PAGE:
• Increase or improve urban vegetation cover to help reduce outdoor temperature
  • Create or improve outdoor spaces to help people escape from urban heat

Climate change mitigation:

  • Increase green urban nature for carbon storage (wetlands, tree cover)
  • Implement sustainable forest management measures to increase carbon sinks/ improve carbon storage

Biodiversity conservation or restoration-focused activities

Biodiversity restoration:

  • Rehabilitate and restore damaged or destroyed ecosystems
  • Restore species (native, endangered, or unspecified)
  • Public engagement

Main beneficiaries

  • Local government/Municipality
  • Public sector institution (e.g. school or hospital)
  • Researchers/University
  • Citizens or community groups


Management set-up

  • Government-led

Type of initiating organisation

  • Regional government
  • Local government/municipality

Participatory approaches/ community involvement

  • Dissemination of information and education
  • Joint implementation (e.g. tree planting)

Details on the roles of the organisations involved in the project

The project was led by Beijing City, but research institutions and private companies have also implemented the project in detail. 1. Governing authorities: Beijing City - Capital Greening Office, Beijing Gardening and Greening Bureau. 2. Associations: Beijing Municipal Commission of Planning and Natural Resources; Sciences and technology associations (e.g. education and cultural), cultural, and sports, non-government actors (e.g. project contractors, seedling nursery developers, NGO/volunteers, farmers, previous land contractors, scholars and social media). 3. Public/private institutions: Office of Planning and Development, Office of Voluntary Tree Planting (under the framework of Capital Greening Office); Municipalities of local districts (e.g District Gardening and Greening Bureaus); Research institutes or universities that have be involved in this project (e.g. Beijing Forestry University, Research Institute of Forestry Chinese Academy of Forestry). 4. Park planner and authorities: Beijing Beilin Landscape Architecture institute co. (private company). 5. Technicians for park maintenance/monitoring and to educate and support citizens: Office of Park Management (technicians, administrative personnel, and workers); Environmental Education Department. [4, 5]

Project implemented in response to ...

... an EU policy or strategy? No
... a national policy or strategy? Yes (In 2004, the Government of China launched the “Forest City Programme”, a national initiative to increase tree cover in and around urban areas with the aim of improving the liveability of cities for urban dwellers. In this framework, in 2012, Beijing initiated the largest afforestation programme. [3])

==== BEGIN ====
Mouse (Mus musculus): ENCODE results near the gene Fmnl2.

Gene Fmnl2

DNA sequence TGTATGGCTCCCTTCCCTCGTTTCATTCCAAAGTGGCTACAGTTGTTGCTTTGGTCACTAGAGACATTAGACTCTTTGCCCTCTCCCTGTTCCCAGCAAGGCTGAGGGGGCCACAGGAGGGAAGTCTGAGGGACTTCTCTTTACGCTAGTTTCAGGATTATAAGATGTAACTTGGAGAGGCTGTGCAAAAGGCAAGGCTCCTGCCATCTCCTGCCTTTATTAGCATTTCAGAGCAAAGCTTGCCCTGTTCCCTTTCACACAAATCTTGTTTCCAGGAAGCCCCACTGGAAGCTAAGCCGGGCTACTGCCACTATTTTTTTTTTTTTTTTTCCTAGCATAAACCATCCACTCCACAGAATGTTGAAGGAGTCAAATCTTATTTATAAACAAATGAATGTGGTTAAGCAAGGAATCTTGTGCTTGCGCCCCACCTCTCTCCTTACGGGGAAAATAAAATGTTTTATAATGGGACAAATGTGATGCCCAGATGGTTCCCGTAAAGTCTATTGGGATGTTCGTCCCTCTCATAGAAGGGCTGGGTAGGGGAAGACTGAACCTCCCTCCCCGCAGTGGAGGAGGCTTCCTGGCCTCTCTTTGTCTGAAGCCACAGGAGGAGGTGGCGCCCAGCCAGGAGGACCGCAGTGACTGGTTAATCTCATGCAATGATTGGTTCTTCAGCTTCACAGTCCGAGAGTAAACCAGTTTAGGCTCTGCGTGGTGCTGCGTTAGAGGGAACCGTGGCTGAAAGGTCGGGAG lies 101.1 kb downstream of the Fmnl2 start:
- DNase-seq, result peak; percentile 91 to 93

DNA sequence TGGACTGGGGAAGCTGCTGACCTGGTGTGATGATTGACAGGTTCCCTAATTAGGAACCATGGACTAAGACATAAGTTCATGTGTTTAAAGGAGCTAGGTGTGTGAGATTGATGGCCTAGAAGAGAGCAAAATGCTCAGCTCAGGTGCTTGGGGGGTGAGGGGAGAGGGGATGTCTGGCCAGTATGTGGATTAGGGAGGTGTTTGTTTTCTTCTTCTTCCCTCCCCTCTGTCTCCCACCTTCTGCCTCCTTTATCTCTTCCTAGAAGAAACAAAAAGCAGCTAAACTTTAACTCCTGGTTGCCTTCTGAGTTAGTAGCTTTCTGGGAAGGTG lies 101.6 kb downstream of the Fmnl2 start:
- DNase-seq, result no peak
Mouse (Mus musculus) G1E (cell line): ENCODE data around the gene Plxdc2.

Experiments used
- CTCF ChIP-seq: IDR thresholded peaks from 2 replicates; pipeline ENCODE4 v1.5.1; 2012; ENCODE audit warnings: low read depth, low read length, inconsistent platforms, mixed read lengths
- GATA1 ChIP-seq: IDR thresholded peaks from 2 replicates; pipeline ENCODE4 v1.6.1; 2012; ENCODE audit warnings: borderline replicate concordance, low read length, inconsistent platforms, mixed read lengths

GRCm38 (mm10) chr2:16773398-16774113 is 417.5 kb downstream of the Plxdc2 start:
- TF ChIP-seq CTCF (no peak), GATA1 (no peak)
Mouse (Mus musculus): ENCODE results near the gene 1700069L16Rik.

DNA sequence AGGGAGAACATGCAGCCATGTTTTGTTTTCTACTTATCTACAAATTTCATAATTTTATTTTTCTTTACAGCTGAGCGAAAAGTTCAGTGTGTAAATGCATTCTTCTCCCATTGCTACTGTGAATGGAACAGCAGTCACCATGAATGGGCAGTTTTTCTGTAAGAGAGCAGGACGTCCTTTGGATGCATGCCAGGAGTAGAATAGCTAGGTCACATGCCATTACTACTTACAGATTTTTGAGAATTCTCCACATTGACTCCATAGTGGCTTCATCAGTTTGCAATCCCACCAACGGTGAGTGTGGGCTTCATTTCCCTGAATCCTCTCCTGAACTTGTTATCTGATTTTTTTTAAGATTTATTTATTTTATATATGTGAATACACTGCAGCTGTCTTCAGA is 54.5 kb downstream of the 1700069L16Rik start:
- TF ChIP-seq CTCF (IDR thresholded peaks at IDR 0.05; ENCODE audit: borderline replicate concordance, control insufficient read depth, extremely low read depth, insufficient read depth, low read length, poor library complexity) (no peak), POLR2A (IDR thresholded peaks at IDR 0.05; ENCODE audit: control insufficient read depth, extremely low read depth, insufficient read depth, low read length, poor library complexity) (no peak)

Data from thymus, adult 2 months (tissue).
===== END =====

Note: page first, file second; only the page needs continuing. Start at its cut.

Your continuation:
... a local policy or strategy? Yes (One Million Mu Plain Afforestation Project [1, 6] )


Total cost

More than €4,000,000

Source(s) of funding

  • Public regional budget
  • Public local authority budget

Type of funding

  • Earmarked public budget
  • Direct funding or subsidy

Non-financial contribution


Impacts and Monitoring

Environmental impacts

  • Climate, energy and emissions
  • Lowered local temperature
  • Enhanced carbon sequestration
  • Environmental quality
  • Improved air quality
  • Improved protection against strong wind
  • Green space and habitat
  • Promotion of naturalistic styles of landscape design for urban development
  • Increased green space area
  • Reduced biodiversity loss
  • Increased number of species present

Economic impacts

  • Unknown

Socio-cultural impacts

  • Social justice and cohesion
  • Improved social cohesion
  • Improved access to urban green space
  • Increased involvement of locals in the management of green spaces
  • Health and wellbeing
  • Gain in activities for recreation and exercise
  • Cultural heritage and sense of place
  • Improvement in people’s connection to nature
  • Education
  • Increased knowledge of locals about local nature

Type of reported impacts

Achieved impacts

Presence of formal monitoring system


Presence of indicators used in reporting


Presence of monitoring/ evaluation reports


Availability of a web-based monitoring tool

No evidence in public records


Information about this nature-based solution was collected as part of the UNA global extension project funded by the British Academy.